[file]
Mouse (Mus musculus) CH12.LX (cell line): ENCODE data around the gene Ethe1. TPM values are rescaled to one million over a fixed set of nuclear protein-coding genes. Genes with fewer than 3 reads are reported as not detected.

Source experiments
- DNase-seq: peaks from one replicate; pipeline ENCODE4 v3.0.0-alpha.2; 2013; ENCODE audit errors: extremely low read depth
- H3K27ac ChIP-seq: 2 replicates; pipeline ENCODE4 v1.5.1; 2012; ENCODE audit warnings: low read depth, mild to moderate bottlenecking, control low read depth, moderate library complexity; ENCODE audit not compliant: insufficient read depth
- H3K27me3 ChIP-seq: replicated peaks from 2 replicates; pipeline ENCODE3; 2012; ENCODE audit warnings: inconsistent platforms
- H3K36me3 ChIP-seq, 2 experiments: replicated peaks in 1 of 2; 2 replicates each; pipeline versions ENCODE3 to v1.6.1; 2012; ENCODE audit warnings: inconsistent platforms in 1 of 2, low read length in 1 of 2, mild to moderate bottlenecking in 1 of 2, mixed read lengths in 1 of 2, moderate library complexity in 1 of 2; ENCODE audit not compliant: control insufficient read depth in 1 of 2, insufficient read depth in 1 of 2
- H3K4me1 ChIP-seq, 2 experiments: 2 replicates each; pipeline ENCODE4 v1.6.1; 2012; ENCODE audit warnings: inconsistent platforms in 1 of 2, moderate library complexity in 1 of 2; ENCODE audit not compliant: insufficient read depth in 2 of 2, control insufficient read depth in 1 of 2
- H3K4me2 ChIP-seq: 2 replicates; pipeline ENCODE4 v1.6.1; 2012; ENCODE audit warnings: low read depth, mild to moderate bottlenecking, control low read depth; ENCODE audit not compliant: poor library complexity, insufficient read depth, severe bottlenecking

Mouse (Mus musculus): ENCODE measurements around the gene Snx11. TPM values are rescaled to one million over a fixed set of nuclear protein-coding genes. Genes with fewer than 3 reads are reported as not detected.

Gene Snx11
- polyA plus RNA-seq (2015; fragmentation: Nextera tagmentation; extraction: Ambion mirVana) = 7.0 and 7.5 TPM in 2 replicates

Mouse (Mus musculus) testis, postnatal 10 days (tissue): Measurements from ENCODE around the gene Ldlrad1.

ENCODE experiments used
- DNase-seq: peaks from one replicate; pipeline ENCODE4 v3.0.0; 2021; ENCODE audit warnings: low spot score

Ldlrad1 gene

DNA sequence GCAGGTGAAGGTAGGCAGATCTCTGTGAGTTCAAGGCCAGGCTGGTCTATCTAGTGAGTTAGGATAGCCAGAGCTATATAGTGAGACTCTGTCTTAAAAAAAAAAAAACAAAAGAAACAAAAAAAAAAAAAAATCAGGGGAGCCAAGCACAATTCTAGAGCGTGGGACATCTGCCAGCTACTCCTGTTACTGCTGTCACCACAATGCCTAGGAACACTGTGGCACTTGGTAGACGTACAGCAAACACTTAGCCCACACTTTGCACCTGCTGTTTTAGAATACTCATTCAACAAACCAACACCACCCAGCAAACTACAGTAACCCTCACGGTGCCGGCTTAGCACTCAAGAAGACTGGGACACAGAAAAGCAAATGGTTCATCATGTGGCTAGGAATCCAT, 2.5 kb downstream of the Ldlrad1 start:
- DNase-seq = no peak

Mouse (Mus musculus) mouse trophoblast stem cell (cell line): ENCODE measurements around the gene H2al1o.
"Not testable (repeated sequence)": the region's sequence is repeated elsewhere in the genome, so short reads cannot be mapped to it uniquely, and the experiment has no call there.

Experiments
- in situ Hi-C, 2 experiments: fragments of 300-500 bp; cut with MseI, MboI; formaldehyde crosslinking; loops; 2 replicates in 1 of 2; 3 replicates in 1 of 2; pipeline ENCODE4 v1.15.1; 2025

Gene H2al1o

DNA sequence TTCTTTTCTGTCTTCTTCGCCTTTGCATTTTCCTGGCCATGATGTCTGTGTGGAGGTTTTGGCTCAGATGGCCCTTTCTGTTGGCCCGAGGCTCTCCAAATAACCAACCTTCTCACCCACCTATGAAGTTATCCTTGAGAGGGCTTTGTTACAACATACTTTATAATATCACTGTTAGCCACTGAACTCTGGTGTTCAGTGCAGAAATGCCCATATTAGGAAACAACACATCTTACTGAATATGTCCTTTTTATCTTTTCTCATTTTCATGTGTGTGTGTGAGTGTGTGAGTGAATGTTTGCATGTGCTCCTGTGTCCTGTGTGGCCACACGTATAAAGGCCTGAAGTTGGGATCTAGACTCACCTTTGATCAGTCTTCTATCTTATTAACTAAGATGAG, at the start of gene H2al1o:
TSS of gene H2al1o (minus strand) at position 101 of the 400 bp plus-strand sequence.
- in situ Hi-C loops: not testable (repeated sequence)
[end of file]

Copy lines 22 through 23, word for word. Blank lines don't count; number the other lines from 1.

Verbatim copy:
Gene H2al1o

DNA sequence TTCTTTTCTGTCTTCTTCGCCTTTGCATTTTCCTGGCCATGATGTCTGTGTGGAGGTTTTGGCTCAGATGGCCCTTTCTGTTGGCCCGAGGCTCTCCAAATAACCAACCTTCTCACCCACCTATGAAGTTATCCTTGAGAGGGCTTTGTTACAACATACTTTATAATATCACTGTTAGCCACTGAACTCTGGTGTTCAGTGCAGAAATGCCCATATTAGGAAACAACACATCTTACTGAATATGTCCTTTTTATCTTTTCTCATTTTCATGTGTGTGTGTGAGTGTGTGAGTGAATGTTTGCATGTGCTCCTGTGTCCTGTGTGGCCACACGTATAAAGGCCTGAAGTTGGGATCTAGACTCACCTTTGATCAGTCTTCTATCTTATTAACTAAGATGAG, at the start of gene H2al1o: